The CaFaSpA referral rule was previously developed with logistic regression analysis and internally validated with bootstrapping and corrected for over fitting by a shrinkage factor.  The original regression coefficients and odds ratios are given in S1 Table. The rule contained four dichotomous variables, the ASAS IBP questionnaire (positive vs negative), family history for SpA (positive vs negative), good response to NSAIDs (positive vs negative), LBP duration (≤ 5years vs >5 years). The ASAS IBP questionnaire is positive if at least four out of five questions are answered with yes, a positive family history means a first or second degree family member with axSpA, psoriasis, Crohn’s disease/colitis or uveitis. A good response to NSAIDs implies a clear improvement or disappearance of the low back pain, within 48 hours after the start of NSAIDs treatment.
For external validation of the referral rule, performance was assessed using discrimination and calibration measures.[26, 27] The ability to discriminate axSpA patients from CLBP patients was quantified by the c statistic, a measure for concordance. In binary outcomes, as in our model, the c statistic is identical to the area under the receiver operating characteristics (ROC) curve. Reasonable values for the area under the ROC curve range from 0.5 (no discrimination) to 1.0 (perfect discrimination).  Calibration is the agreement between the predicted probabilities and the observed frequencies and was assessed by estimating the calibration slope and intercept. The calibration slope is ideally 1 and reflects whether the effects of the predictors are on average correct. The calibration intercept indicates whether predictions are in general correct and is ideally 0. This intercept is assessed by fitting a logistic regression model with the linear predictor as an offset variable (setting the regression coefficients to 1). The analyses were performed using Stata version 13.0 software (Stata Corporation TX, USA) and R (version 2.15.2; The R Foundation for Statistical Computing).
For the model updating, we decided to combine this validation dataset and the development dataset (CaFaSpA 1 study).  In 2014 the development study has been published which consisted of 364 CLBP patients from 19 primary care practices who had been included from January to July 2010 from the greater Rotterdam area in the Netherlands. By combining the datasets the model is based on more patients leading to more stable predictor effects. First a logistic regression analysis was performed in the combined dataset. Subsequently we tested if adding new variables to the model leaded to significant improvement of the model Chi-square, a measure for overall performance of the model.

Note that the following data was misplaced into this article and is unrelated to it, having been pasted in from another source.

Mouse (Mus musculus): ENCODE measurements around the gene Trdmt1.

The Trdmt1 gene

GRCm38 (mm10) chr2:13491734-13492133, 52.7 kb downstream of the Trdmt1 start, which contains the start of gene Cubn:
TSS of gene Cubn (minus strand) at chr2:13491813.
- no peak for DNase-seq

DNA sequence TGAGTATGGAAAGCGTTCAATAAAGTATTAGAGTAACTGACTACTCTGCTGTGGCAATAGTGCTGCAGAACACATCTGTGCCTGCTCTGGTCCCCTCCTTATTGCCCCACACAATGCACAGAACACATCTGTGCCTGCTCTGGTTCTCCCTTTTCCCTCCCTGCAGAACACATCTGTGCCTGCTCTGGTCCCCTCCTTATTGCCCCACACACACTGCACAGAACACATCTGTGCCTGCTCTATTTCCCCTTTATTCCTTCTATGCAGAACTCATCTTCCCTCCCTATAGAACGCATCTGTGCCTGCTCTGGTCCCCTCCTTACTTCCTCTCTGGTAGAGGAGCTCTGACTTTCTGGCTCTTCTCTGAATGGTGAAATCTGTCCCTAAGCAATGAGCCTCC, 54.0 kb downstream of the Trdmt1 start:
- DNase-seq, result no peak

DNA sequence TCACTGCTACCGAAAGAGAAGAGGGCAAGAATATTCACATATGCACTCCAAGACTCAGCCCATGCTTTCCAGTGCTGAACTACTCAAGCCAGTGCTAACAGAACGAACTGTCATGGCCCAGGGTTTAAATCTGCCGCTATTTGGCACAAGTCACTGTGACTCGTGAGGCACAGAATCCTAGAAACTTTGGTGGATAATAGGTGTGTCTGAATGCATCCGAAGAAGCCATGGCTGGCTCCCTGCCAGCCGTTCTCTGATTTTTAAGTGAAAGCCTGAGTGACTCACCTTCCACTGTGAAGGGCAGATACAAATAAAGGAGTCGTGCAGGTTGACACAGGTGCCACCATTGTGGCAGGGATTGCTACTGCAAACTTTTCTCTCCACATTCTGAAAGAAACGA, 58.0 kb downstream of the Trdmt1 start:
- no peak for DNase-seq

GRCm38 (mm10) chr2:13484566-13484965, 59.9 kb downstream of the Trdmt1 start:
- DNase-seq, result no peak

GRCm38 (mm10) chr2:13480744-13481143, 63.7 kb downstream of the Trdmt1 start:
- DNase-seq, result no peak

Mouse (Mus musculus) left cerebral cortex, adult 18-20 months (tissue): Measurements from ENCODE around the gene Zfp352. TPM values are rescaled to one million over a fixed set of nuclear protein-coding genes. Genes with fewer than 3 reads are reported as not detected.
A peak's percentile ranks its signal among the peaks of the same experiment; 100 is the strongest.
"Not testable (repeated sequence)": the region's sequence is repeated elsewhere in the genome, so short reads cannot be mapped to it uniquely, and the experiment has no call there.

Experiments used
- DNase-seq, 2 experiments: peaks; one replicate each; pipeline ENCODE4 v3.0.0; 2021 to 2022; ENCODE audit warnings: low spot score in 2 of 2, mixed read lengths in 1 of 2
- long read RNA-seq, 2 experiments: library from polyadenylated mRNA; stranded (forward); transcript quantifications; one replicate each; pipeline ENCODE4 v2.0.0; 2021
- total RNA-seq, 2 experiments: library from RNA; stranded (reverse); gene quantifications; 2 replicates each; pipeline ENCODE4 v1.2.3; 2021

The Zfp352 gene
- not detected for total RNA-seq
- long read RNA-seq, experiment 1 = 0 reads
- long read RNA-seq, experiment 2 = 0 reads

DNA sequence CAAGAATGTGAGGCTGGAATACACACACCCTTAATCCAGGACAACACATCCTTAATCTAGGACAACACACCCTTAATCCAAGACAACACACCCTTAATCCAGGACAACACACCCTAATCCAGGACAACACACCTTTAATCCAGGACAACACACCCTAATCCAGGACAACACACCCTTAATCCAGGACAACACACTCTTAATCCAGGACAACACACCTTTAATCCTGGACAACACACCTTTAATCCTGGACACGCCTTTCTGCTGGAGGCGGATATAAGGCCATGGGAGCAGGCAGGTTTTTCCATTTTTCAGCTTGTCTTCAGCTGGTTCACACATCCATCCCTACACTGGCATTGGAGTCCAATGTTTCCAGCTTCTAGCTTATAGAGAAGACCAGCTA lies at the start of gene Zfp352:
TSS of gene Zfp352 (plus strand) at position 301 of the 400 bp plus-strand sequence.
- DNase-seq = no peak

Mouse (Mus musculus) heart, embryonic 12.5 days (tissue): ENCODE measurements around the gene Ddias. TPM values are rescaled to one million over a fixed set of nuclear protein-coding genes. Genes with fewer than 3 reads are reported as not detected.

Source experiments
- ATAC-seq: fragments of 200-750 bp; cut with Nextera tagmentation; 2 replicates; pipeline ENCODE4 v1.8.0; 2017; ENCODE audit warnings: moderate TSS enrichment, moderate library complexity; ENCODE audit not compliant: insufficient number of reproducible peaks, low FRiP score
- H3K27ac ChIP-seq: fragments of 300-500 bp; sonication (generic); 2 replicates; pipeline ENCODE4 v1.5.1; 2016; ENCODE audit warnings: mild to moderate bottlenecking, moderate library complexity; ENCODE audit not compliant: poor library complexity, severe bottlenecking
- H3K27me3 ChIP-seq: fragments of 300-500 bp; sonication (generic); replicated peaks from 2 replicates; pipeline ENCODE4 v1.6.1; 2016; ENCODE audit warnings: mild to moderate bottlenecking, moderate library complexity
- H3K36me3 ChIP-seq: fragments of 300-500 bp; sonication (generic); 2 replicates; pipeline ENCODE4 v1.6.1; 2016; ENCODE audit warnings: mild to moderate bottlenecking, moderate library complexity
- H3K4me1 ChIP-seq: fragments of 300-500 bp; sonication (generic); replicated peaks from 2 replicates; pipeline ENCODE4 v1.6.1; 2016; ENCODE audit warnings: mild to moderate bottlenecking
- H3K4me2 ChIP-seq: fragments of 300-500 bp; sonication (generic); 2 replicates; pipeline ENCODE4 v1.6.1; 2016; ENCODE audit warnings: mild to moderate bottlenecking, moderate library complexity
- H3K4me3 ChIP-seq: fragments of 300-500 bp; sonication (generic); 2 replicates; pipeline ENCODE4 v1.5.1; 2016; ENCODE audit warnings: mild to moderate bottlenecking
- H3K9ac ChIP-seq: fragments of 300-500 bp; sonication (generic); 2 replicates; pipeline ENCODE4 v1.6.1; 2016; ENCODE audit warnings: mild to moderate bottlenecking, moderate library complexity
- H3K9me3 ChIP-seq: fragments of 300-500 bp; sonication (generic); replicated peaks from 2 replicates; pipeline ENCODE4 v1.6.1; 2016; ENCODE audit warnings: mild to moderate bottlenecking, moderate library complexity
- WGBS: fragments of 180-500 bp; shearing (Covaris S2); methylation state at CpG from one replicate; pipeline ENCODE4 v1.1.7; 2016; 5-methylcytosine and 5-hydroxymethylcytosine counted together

To present the model as a referral rule, a simple scoring system was made. We rounded the regression coefficients from the logistic regression analysis of the combined model. We estimated the sensitivity and specificity for several cut points. The positive predictive value (PPV) of the chosen cut point was calculated.
Out of the 2597 invited patients with low back pain, 1161 patients (44.7%) responded (Fig 1). Of these 1161 responders, 480 expressed no interest in participating and 102 did not fulfilled the inclusion criteria. Informed consent was obtained from 579 participants.
In the following variables missing values occurred: ASAS IBP questionnaire (1.5%) and laboratory parameters (0.5%). We assumed missing data occurred at random and performed single imputation of the variables used for the external validation.
Characteristics of the study population
Table 1 shows the characteristics of the total study population, subdivided in axSpA and CLBP patients. Overall more women (59%) participated, the mean age was 35.9 years (sd 7.0) and the median duration of low back pain was 7 years (interquartile range 3–15 years). The overall prevalence of HLA-B27 was 6.2% (n = 36). The median VAS pain was 5 (IQR 3–7), the median BASDAI and ASDAS were respectively, 4.2 (IQR 2.3–5.9) and 2.3 (IQR 1.6–3.0). The median RMDQ score was 7 (IQR 3–13). The results of the red flags are available in S1 Table. No substantial differences in characteristics between the two studies were observed.
Percentage of identified axial spondyloarthritis patients
The percentage identified axSpA patients was 16.4% (n = 95), 95% CI: 13.5%-19.7% (Table 1). Within the axSpA cases 24 out of 95 (25%) were classified as AS and 71 (75%) as nr-axSpA. Twelve out of the 71 nr-axSpA patients (16%) fulfilled the ASAS criteria by the clinical arm, with a positive HLA-B27 status and at least two other SpA features.
Referral rule and combining datasets